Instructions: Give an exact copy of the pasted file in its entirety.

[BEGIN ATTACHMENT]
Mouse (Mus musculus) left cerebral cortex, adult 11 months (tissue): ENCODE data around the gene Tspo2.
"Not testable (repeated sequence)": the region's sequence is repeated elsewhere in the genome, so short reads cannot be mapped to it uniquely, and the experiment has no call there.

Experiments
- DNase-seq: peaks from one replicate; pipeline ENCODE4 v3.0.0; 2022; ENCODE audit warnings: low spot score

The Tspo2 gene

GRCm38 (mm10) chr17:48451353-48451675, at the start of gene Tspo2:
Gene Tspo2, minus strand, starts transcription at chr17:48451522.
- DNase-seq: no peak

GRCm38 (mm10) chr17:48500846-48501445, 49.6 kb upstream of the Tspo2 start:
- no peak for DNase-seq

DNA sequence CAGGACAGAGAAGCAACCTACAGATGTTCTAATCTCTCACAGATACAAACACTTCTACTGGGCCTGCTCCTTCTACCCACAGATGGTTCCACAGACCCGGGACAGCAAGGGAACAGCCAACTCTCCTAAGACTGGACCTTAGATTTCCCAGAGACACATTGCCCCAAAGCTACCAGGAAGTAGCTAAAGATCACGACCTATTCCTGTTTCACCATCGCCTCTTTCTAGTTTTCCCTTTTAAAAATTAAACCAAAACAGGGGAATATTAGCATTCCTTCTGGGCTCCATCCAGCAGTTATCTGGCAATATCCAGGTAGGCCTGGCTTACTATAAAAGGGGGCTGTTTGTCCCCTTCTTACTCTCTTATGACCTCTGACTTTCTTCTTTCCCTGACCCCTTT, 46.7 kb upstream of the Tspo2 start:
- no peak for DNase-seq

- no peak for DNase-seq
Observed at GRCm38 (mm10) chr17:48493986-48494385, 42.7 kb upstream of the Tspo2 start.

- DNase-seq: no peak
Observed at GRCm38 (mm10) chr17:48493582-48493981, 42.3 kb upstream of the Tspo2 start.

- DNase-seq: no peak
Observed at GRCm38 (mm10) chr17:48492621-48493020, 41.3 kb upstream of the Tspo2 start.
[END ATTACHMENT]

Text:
Mouse (Mus musculus) left cerebral cortex, adult 11 months (tissue): ENCODE data around the gene Tspo2.
"Not testable (repeated sequence)": the region's sequence is repeated elsewhere in the genome, so short reads cannot be mapped to it uniquely, and the experiment has no call there.

Experiments
- DNase-seq: peaks from one replicate; pipeline ENCODE4 v3.0.0; 2022; ENCODE audit warnings: low spot score

The Tspo2 gene

GRCm38 (mm10) chr17:48451353-48451675, at the start of gene Tspo2:
Gene Tspo2, minus strand, starts transcription at chr17:48451522.
- DNase-seq: no peak

GRCm38 (mm10) chr17:48500846-48501445, 49.6 kb upstream of the Tspo2 start:
- no peak for DNase-seq

DNA sequence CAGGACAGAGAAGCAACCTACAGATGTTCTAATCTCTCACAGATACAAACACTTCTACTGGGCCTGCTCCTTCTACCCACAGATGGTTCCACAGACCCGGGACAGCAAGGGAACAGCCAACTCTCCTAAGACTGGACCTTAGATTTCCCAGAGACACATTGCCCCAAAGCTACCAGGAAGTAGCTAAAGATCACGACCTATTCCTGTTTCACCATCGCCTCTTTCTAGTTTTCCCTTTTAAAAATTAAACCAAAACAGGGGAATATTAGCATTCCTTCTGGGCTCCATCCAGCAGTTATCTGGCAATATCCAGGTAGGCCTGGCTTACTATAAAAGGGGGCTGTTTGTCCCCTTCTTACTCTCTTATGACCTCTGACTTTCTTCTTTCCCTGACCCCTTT, 46.7 kb upstream of the Tspo2 start:
- no peak for DNase-seq

- no peak for DNase-seq
Observed at GRCm38 (mm10) chr17:48493986-48494385, 42.7 kb upstream of the Tspo2 start.

- DNase-seq: no peak
Observed at GRCm38 (mm10) chr17:48493582-48493981, 42.3 kb upstream of the Tspo2 start.

- DNase-seq: no peak
Observed at GRCm38 (mm10) chr17:48492621-48493020, 41.3 kb upstream of the Tspo2 start.